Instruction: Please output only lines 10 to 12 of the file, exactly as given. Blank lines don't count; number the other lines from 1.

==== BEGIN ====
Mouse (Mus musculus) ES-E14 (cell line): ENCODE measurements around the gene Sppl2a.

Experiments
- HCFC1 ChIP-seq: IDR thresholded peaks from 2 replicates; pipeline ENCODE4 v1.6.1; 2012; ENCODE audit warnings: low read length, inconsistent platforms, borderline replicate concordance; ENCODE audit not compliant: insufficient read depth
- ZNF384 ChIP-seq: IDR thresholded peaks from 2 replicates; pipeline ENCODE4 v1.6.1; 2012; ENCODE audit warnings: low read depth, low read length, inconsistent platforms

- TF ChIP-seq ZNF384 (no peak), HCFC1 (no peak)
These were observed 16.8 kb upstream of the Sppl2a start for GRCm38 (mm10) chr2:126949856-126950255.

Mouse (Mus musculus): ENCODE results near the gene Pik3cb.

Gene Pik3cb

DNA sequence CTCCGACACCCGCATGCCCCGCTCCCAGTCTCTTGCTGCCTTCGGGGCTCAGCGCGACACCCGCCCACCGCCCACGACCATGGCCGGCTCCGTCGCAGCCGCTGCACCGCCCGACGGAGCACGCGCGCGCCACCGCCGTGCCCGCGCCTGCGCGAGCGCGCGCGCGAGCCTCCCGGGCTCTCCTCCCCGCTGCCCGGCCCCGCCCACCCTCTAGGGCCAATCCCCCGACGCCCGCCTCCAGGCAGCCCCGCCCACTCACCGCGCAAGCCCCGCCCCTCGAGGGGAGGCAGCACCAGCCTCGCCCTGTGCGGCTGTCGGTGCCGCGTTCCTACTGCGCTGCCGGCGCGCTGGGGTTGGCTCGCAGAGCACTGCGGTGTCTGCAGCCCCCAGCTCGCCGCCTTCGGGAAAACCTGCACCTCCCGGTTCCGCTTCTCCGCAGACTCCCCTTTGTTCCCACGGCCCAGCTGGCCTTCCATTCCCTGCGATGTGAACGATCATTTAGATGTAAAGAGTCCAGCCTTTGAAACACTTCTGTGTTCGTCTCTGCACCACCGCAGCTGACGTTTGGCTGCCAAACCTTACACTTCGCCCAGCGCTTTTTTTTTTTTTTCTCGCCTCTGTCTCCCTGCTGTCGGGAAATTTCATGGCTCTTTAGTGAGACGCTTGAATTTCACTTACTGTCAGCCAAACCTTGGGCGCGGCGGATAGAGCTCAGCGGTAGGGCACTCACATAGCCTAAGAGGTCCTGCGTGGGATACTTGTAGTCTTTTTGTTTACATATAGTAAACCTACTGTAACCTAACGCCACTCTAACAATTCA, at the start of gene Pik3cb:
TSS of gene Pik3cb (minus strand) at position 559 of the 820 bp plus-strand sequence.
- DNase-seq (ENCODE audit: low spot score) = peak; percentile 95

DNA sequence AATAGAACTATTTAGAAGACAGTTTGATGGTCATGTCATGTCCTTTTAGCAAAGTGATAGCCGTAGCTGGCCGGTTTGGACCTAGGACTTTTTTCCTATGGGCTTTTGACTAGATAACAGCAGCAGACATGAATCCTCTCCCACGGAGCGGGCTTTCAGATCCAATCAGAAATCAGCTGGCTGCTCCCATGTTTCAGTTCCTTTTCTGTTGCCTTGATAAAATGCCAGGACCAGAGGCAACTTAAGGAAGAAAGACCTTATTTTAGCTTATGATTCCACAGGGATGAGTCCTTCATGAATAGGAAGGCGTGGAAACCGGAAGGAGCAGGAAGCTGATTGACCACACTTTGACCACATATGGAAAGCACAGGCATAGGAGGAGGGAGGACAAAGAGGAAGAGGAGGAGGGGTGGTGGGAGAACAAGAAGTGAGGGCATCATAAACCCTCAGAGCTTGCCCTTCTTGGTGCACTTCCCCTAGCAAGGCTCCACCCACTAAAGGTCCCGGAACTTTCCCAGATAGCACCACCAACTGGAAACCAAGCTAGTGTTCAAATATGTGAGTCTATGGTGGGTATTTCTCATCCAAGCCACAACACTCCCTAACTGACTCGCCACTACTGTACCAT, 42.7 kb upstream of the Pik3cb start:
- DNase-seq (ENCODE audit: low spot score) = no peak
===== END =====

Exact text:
TSS of gene Pik3cb (minus strand) at position 559 of the 820 bp plus-strand sequence.
- DNase-seq (ENCODE audit: low spot score) = peak; percentile 95

DNA sequence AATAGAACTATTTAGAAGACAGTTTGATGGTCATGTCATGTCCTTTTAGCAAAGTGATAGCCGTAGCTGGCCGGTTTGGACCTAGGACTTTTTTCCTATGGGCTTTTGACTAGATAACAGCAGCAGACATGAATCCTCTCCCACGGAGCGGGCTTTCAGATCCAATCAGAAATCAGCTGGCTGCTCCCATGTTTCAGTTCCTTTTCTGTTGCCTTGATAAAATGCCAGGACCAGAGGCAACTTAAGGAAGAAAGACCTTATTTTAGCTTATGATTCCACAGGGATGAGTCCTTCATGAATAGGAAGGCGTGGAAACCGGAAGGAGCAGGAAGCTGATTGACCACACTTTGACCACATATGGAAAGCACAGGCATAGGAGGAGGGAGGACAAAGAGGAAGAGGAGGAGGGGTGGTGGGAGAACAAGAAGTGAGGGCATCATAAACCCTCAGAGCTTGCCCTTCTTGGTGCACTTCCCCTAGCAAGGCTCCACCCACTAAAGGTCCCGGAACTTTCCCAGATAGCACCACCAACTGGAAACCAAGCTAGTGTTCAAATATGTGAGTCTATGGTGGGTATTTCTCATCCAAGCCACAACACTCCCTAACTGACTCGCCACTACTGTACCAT, 42.7 kb upstream of the Pik3cb start: